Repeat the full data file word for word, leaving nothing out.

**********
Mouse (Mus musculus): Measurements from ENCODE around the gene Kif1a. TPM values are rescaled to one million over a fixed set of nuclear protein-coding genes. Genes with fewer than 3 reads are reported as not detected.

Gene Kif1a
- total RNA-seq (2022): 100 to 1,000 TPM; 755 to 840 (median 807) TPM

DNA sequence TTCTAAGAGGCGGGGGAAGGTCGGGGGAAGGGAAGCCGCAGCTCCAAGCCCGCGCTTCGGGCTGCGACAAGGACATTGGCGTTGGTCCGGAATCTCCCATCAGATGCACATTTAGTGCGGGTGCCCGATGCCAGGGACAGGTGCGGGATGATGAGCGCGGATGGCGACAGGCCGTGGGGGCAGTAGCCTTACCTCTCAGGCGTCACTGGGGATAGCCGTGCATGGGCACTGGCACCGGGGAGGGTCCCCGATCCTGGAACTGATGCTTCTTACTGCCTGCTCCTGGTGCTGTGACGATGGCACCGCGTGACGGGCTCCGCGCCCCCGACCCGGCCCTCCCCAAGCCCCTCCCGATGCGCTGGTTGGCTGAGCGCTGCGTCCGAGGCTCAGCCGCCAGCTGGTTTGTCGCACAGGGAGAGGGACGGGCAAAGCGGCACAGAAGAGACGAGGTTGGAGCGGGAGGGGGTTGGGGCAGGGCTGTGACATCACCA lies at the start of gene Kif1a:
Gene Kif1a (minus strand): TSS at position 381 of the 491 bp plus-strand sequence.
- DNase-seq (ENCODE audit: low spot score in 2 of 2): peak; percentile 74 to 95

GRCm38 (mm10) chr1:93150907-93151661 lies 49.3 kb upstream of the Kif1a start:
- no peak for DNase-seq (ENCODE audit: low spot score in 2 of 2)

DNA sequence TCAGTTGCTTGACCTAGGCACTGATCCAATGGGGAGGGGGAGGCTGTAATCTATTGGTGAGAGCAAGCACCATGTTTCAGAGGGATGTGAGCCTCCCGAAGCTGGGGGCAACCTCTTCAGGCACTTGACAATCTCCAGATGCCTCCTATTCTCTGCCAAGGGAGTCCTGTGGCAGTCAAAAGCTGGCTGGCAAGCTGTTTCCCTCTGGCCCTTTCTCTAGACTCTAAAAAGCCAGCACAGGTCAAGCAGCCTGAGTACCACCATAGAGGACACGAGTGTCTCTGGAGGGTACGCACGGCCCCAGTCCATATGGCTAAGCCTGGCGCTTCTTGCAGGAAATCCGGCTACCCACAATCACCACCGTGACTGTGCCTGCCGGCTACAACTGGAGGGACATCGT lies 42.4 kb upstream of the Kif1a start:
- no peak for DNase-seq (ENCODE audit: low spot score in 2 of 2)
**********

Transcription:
Mouse (Mus musculus): Measurements from ENCODE around the gene Kif1a. TPM values are rescaled to one million over a fixed set of nuclear protein-coding genes. Genes with fewer than 3 reads are reported as not detected.

Gene Kif1a
- total RNA-seq (2022): 100 to 1,000 TPM; 755 to 840 (median 807) TPM

DNA sequence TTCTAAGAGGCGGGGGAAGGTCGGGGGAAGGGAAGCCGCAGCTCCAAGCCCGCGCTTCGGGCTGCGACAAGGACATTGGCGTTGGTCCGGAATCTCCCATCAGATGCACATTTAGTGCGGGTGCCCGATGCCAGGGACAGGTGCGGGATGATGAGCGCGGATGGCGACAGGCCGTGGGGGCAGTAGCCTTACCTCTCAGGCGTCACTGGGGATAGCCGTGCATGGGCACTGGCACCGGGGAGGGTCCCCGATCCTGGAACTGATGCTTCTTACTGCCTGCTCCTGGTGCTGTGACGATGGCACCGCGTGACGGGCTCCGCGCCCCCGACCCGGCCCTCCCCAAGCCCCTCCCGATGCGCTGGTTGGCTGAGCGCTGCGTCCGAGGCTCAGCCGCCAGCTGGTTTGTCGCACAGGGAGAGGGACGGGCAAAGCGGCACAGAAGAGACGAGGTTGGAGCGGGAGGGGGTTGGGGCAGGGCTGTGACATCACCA lies at the start of gene Kif1a:
Gene Kif1a (minus strand): TSS at position 381 of the 491 bp plus-strand sequence.
- DNase-seq (ENCODE audit: low spot score in 2 of 2): peak; percentile 74 to 95

GRCm38 (mm10) chr1:93150907-93151661 lies 49.3 kb upstream of the Kif1a start:
- no peak for DNase-seq (ENCODE audit: low spot score in 2 of 2)

DNA sequence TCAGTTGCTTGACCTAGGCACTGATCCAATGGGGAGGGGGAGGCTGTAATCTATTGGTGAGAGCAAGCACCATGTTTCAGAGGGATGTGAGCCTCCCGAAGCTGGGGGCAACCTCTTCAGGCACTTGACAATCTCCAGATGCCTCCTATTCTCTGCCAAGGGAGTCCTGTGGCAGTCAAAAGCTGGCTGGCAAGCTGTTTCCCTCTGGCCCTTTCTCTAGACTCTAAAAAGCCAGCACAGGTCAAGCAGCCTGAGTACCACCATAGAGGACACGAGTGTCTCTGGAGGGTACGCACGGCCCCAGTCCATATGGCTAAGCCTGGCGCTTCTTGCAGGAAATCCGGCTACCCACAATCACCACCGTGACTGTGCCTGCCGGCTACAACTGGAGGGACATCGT lies 42.4 kb upstream of the Kif1a start:
- no peak for DNase-seq (ENCODE audit: low spot score in 2 of 2)